"Maybe the power lines made her jumpy"

-Our five year old daughter, Lisa, had trouble falling asleep at night. We read stories to her and cuddled her, but she still tossed and turned. Our family life was happy, and the doctor said she was a perfectly healthy little girl, so we decided to do some research on our own. We learned that potentially hazardous electromagnetic fields can cause all sorts of problems. These fields can vary dramatically from one spot to another, even in a small room. We bought an electromagnetic field meter and found "hot spots" near Lisa's bed that were caused by a transformer outside. The solution was simple: we moved the bed across the room, and Lisa's been having sweet dreams ever since."

MOVING? - Make sure to check electromagnetic field levels before you sign. Also moving or not, check levels in bedrooms, make sure beds are in low radiation areas

The TriField Meter

The TriField Meter combines all the features needed for fast, accurate measurements of electromagnetic pollution. It independently measures electric field and magnetic field, and is properly scaled to indicate the full magnitude of currents produced by each type of field inside the human body. As a result, it "sees" much more than any other electromagnetic pollution meter. Depending on where the knob is set, it detects either frequency-weighted magnetic fields (two separate scales), or frequency-weighted electric fields in the ELF and VLF range. It has significant sensitivity at 100,000 Hz, well past the 17,000 Hz horizontal scan of video displays. It's radio\microwave setting can detect up to three billion Hz (3 GHz), which lets you gauge radiowave power, CB and cellular phone equipment, and many types of radars.

This meter is the only one which combines magnetic, electric, and radio/microwave detectors in one package, so that the entire nonionizing electromagnetic spectrum is covered. In addition, the magnetic setting and the electric setting measure true magnitude, a feature found elsewhere only in more expensive meters. If you hold the meter in the center of a room and tip it to various angles, the magnetic reading will stay approximately the same regardless of which way you tip or rotate it. The electric reading is similar, although the presence of your body alters the actual electric field, so readings will vary more. The radio/microwave setting reads the full power of radiowaves when the meter is pointed toward the source.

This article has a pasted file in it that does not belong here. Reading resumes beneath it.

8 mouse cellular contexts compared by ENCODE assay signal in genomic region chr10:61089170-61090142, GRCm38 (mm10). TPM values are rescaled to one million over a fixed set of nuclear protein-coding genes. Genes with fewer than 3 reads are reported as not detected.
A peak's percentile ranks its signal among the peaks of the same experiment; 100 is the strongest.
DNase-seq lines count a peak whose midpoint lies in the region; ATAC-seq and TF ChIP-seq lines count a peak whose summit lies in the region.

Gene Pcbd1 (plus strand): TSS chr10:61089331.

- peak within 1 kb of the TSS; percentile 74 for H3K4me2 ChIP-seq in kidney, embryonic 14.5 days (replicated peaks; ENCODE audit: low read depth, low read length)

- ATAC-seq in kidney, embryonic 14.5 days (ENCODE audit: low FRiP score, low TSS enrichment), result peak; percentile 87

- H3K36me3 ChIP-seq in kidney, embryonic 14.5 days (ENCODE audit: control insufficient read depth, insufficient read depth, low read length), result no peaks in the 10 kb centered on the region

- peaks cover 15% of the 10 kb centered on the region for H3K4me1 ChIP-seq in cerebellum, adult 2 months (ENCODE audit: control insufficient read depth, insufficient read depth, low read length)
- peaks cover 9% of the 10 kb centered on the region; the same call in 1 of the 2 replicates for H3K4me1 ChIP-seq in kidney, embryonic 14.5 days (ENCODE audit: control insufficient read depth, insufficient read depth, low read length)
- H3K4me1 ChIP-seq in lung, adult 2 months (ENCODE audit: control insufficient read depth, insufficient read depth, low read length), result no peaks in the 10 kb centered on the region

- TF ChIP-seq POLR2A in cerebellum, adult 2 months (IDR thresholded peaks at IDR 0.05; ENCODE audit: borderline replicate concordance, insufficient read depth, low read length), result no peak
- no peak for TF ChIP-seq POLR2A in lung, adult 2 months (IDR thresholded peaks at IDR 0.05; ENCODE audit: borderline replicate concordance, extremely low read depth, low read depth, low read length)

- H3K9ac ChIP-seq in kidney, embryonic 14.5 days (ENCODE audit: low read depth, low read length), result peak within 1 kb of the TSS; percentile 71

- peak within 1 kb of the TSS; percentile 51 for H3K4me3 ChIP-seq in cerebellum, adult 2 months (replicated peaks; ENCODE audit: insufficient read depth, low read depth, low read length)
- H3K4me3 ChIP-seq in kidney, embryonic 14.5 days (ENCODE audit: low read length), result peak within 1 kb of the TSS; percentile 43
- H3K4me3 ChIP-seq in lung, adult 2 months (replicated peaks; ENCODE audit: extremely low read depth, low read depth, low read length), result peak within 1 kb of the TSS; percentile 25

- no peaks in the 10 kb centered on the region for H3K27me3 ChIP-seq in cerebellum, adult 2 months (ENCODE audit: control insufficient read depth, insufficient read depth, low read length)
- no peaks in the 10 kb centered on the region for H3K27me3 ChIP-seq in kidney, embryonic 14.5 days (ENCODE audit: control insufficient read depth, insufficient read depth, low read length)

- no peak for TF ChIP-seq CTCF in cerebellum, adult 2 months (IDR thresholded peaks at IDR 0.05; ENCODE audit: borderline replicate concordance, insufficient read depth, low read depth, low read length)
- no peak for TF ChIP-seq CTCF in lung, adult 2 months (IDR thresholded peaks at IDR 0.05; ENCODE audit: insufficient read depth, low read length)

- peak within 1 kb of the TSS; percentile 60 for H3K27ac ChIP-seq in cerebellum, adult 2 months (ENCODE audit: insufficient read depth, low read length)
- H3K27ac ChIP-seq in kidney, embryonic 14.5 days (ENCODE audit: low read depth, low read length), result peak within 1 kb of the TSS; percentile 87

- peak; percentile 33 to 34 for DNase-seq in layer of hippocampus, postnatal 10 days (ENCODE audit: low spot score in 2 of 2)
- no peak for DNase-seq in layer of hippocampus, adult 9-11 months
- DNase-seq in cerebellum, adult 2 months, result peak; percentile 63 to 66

Surprisingly, the standard TriField Meter is one of the least expensive meters available. The magnetic section of the TriField meter has three field-detecting coils pointing in the X, Y, and Z directions. A circuit amplifies these signals and gives them the proper frequency-weighting (sensitivity increases linearly from 30 Hz to 500 Hz, but with some residual sensitivity up to 100 MHz). A unique network combines the three coil outputs nonlinearly to approximate a true magnitude. The meter is sensitive from 0.2 to 100 milligauss full scale at 60 Hz (or 0.1 to 50 milligauss full scale at 120 Hz, etc.) with a resolution of 0.2 milligauss in the sensitive range. Accuracy is +/-20% at mid-range.

The TriField Meter comes with a one-year warranty and a 9-volt transistor battery included. This type of battery lasts about 10 hours (total measurement time). When the BATTERY TEST reads low, the battery can be replaced with any rectangular 9 volt transistor or alkaline (which lasts about 50 hours) type. This meter is manufactured in the USA. TriField is a registered trademark of W.B. Lee.